This great open source starter guide is shared here thanks to Amélie Lamont. It is a resource to help anyone considering allyship better to understand the pros and cons of what being an ally entails. Allies understand their role in collaboration with people whose lives are affected daily by systemic oppression.
What the guide isn’t
This guide can’t and shouldn’t be everything to you. At some point, you need to take responsibility and further your education. When you’re done with the guide, please find ways to learn more.
Think of this guide as one of many starting points in your journey to become a better ally. This guide isn’t meant to be comprehensive nor is it perfect. There are people far more versed than I, who have dedicated their life’s work to this sort of education.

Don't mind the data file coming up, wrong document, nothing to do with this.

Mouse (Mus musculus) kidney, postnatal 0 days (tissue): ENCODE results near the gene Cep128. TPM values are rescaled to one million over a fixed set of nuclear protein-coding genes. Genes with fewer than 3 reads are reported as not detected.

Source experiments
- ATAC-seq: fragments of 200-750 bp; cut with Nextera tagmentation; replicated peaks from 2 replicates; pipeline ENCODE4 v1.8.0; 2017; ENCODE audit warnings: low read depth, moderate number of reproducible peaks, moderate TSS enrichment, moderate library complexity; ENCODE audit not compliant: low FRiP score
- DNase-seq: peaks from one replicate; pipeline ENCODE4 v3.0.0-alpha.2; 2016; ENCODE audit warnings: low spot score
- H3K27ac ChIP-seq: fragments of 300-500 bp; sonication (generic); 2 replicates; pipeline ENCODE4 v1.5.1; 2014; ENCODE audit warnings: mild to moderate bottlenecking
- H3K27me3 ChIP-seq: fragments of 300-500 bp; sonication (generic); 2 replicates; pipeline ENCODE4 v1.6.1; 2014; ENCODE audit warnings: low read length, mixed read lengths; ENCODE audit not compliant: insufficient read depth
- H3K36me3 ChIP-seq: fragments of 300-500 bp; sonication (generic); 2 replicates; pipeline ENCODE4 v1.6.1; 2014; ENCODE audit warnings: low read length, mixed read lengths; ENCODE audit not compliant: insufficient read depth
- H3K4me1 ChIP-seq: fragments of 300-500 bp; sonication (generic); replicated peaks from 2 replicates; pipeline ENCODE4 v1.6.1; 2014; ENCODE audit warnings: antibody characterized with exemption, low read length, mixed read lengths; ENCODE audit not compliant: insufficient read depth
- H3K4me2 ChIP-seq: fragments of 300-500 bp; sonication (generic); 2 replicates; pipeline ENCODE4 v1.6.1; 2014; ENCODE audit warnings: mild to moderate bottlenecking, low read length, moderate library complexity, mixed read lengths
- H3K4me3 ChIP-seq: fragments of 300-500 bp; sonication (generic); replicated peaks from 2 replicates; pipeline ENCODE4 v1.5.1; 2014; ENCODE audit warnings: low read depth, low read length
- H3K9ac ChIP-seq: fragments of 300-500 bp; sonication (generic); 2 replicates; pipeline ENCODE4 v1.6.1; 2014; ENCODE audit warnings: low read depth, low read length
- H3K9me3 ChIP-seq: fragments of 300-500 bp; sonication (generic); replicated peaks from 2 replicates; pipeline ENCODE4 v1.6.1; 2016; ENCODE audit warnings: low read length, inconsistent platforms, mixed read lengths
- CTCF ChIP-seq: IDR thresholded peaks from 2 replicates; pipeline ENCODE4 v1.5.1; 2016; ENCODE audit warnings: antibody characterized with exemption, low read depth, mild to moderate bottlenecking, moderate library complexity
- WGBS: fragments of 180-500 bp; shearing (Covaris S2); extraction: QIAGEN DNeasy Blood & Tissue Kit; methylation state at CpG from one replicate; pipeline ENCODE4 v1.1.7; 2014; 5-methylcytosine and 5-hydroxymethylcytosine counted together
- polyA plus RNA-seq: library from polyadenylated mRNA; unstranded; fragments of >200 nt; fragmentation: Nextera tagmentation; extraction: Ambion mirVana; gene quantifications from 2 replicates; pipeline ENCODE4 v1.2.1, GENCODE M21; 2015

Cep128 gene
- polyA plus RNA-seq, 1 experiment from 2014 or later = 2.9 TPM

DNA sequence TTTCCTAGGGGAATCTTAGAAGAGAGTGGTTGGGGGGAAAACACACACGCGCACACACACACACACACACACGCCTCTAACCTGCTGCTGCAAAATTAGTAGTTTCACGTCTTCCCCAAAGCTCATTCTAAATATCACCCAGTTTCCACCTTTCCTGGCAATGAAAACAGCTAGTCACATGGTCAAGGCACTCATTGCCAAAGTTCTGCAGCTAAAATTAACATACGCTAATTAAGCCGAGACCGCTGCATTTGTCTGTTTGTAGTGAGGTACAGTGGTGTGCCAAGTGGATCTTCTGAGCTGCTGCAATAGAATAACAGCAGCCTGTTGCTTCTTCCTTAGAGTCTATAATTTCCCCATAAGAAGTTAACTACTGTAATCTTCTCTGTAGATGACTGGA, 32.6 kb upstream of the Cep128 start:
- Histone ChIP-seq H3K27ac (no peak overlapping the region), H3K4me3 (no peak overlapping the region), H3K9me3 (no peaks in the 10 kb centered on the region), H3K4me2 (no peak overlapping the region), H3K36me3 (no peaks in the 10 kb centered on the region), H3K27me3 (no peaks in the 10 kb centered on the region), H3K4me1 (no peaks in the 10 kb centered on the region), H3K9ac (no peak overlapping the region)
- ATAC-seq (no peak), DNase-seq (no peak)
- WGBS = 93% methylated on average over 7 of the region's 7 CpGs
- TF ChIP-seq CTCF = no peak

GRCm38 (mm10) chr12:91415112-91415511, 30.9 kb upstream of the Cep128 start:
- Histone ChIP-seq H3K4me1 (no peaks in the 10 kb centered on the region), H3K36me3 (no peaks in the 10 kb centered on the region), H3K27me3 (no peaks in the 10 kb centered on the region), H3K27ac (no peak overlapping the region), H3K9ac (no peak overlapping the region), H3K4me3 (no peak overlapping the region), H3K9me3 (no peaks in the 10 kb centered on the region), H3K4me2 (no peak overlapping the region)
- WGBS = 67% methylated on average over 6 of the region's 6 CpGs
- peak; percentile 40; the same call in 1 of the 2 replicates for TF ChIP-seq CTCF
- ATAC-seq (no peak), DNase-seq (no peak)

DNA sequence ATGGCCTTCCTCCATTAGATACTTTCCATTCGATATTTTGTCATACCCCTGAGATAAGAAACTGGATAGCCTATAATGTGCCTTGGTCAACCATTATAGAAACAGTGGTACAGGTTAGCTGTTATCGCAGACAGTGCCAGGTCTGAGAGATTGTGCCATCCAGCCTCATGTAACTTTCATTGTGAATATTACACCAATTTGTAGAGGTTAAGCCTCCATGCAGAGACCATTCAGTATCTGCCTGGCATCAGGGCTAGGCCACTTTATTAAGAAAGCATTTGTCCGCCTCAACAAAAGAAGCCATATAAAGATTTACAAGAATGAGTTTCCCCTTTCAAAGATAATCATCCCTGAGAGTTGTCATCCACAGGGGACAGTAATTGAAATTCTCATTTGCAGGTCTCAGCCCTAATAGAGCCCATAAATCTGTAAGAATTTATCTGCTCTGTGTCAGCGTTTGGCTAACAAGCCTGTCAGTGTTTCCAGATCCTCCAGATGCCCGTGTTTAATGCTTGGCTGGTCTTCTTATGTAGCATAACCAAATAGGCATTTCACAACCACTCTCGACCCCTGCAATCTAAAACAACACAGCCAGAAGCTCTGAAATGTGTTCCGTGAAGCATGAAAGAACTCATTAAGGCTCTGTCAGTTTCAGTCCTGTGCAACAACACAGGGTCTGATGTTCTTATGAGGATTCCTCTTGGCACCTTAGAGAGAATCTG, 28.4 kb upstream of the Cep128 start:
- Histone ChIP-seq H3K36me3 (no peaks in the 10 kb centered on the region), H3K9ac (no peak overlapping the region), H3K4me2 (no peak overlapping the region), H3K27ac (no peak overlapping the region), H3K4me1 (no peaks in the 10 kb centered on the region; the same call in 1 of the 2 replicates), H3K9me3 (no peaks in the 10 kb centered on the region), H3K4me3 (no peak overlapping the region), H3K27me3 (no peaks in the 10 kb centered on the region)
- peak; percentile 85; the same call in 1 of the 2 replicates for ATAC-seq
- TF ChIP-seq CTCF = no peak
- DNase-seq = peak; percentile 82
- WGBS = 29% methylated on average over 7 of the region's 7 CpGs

In light of recent events and tragedies, I’ve been hearing the word “ally” a lot. Many people want to be an “ally”, and even more people are unable to fulfill the duties allyship requires.
I use the word “ally” loosely because I find it overused and often abused by those who label themselves “allies.” Despite its current misuse, using a different word would only cause confusion. As you read through this guide, be aware that your definition of “ally” may not be the same as the definition I’ll introduce you to.by Amélie Lamont –
Read ‘The Guide To Allyship’ at source: HERE
Being an ally is not to be taken lightly. More recourses to support your journey to becoming an ally can be found on NIROMP’s website: HERE